Medicare Part B excess charges are not common. Once in a while, a beneficiary may receive a medical bill for an “excess charge.” Doctors that don’t accept Medicare as full payment for certain healthcare services may choose to charge up to 15% more for that service than the Medicare-approved amount. Below, we’ll explain how excess charges work and what you can do to avoid them.
Medicare Part B Excess Charges
Healthcare providers generally accept Medicare assignment. Meaning, they agree with Medicare’s payment terms and rates and bill Medicare accordingly. However, there are a few doctors that may not accept Medicare-assignment and will charge you up to 15% more than the Medicare-approved amount for a specific service. Medicare excess charges are also known as balance-billing.
Today, over 96% of U.S. doctors choose to participate with Medicare and agree only to charge the amount Medicare has approved for the service.
How Medicare Part B Excess Charges Work
Let’s say you visit a nonparticipating podiatrist to get a wart removed from your foot. If the Medicare allowable charge for the procedure is $300, the podiatrist could bill you up to an additional $45. Making the total cost for the procedure $345. If you’ve already met the Part B deductible, your out of pocket costs would be $45 in addition to the 20% coinsurance. 20% of $300 is $60. Therefore, your total out of pocket cost for the procedure would be $105.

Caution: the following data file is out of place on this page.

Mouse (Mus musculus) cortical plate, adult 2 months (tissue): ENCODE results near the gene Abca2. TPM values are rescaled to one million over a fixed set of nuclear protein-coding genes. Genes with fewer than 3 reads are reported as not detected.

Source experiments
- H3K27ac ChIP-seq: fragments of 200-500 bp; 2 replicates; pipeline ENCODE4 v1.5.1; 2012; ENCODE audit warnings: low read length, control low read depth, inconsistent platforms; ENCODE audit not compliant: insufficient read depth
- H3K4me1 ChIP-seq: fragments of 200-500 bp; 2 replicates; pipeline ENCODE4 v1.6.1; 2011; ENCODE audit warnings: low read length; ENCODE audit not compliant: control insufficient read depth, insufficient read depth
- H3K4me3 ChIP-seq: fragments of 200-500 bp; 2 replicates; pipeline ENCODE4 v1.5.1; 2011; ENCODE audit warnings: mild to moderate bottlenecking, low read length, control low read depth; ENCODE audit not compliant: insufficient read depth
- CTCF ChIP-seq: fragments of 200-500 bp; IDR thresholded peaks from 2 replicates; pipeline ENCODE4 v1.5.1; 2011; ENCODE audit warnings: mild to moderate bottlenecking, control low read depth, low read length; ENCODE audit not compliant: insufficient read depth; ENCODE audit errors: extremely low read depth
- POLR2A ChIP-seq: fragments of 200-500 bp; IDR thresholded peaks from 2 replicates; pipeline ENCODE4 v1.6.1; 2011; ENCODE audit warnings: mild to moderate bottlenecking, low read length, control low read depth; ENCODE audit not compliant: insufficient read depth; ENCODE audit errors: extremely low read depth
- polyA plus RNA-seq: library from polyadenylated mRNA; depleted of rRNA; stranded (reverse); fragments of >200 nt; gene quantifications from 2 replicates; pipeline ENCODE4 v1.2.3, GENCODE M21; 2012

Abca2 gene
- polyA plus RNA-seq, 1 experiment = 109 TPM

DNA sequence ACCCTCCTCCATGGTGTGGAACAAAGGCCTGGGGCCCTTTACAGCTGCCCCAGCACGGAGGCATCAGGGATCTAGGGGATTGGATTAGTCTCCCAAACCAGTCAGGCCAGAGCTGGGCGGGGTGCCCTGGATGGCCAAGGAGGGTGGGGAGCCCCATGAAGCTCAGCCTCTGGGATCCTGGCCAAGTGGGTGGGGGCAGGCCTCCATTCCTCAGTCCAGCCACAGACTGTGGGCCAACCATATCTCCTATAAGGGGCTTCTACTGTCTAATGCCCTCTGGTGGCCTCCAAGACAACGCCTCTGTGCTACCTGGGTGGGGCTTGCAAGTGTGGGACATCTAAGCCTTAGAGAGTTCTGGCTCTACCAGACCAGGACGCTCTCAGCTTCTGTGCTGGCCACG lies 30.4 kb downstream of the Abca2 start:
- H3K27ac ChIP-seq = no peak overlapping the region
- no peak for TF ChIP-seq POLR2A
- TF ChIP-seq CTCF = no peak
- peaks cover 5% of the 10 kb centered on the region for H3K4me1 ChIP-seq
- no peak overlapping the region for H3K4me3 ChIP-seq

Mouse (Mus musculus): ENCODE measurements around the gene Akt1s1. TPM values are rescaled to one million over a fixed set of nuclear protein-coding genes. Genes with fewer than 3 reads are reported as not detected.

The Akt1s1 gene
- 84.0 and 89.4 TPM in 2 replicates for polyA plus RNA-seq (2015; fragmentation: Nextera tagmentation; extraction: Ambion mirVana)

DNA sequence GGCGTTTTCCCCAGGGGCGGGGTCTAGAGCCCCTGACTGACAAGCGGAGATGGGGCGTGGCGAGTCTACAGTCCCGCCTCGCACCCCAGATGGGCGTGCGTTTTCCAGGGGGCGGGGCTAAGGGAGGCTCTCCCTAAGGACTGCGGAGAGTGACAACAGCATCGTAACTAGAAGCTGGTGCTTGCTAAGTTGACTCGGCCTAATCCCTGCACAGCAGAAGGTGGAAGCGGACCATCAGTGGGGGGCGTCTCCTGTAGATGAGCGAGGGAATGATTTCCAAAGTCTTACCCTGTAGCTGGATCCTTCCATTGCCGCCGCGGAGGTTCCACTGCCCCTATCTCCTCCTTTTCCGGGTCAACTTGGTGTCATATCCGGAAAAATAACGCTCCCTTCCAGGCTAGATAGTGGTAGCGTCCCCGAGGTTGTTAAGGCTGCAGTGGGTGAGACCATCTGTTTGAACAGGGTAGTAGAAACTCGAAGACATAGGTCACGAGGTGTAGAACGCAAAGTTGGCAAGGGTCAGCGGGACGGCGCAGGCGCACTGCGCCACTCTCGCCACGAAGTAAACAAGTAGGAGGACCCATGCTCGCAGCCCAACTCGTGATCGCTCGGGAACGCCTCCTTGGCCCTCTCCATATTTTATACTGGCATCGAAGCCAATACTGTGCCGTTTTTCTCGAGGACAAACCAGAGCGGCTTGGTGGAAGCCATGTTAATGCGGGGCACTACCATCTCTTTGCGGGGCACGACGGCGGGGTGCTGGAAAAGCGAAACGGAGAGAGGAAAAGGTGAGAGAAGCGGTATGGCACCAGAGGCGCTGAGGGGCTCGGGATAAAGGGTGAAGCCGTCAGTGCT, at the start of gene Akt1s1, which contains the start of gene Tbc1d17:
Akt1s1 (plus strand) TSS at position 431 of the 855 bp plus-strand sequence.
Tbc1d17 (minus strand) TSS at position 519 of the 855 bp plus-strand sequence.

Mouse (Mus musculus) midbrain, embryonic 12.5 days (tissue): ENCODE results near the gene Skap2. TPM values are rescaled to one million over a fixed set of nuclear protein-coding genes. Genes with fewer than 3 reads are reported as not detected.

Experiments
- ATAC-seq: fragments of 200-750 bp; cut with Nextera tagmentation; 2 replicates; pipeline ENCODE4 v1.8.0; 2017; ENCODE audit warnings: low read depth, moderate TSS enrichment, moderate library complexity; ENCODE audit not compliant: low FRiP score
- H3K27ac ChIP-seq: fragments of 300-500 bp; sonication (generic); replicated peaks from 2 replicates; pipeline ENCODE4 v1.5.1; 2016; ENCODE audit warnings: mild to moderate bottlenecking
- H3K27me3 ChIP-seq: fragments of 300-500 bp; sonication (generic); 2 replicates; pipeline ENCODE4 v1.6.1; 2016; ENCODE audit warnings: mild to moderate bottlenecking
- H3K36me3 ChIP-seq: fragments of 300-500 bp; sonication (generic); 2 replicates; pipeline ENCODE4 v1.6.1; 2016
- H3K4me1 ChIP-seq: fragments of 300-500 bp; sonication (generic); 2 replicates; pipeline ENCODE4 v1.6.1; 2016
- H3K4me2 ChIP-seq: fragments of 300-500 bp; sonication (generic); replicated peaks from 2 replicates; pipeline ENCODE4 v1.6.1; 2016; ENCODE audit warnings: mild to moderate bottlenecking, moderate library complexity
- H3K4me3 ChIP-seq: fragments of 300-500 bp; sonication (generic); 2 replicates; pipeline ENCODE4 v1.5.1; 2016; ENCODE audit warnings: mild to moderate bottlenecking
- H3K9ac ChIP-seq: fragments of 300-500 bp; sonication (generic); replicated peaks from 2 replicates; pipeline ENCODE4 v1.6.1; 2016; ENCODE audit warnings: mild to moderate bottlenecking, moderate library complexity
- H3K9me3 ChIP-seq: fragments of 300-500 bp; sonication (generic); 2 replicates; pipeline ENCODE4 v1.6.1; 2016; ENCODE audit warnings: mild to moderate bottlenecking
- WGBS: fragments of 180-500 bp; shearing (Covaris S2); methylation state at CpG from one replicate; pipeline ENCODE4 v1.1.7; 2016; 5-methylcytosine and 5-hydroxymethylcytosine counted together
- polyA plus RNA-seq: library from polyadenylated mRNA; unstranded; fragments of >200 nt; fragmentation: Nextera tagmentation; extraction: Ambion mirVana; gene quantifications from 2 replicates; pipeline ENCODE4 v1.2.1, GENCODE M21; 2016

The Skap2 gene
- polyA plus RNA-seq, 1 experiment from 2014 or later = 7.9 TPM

How to Avoid Part B Excess Charges
The most obvious way to avoid Part B excess charges is by only visiting doctors who accept Medicare Assignment. The easiest thing you can do is simply ask them if they accept assignment upon scheduling an appointment. You can also use the Medicare.gov physician finder tool to help speed up the process of finding a doctor who participates in Medicare. Additionally, you can supplement your Medicare coverage with a Medigap plan that protects you from excess charges.
What Medigap plans protect you from excess charges?
Medicare Overcharge Measure
The Medicare Overcharge Measure prohibits providers from charging beneficiaries excess charges. Currently, eight states are prohibited from charging excess fees due to the MoM law. If you live in one of these eight states, you’ll never have to worry about excess charges.
What states allow Medicare Part B excess charges?
All but eight states allow Medicare Part B excess charges.
What states do not allow Medicare excess charges?
How common are Medicare excess charges?
As stated above, excess charges are not very common. The national percentage of doctors in the U.S. that charge Part B excess charges are only around 5%.
How do you know when a provider charges you an excess fee?
“You normally do not see a bill until after it was submitted to Medicare first. Does that mean I have to ask each doctor I see if he/she accepts Medicare assignment upfront? Also, am I right to say that since I live in NY, providers cannot charge an excess fee?”
You need to ask every provider you see if they accept Medicare assignment. At that time, you will know if you should expect to see an excess charge on the upcoming billing statement. Yes, it is correct to say you don’t have to worry about excess charges if you live in New York.
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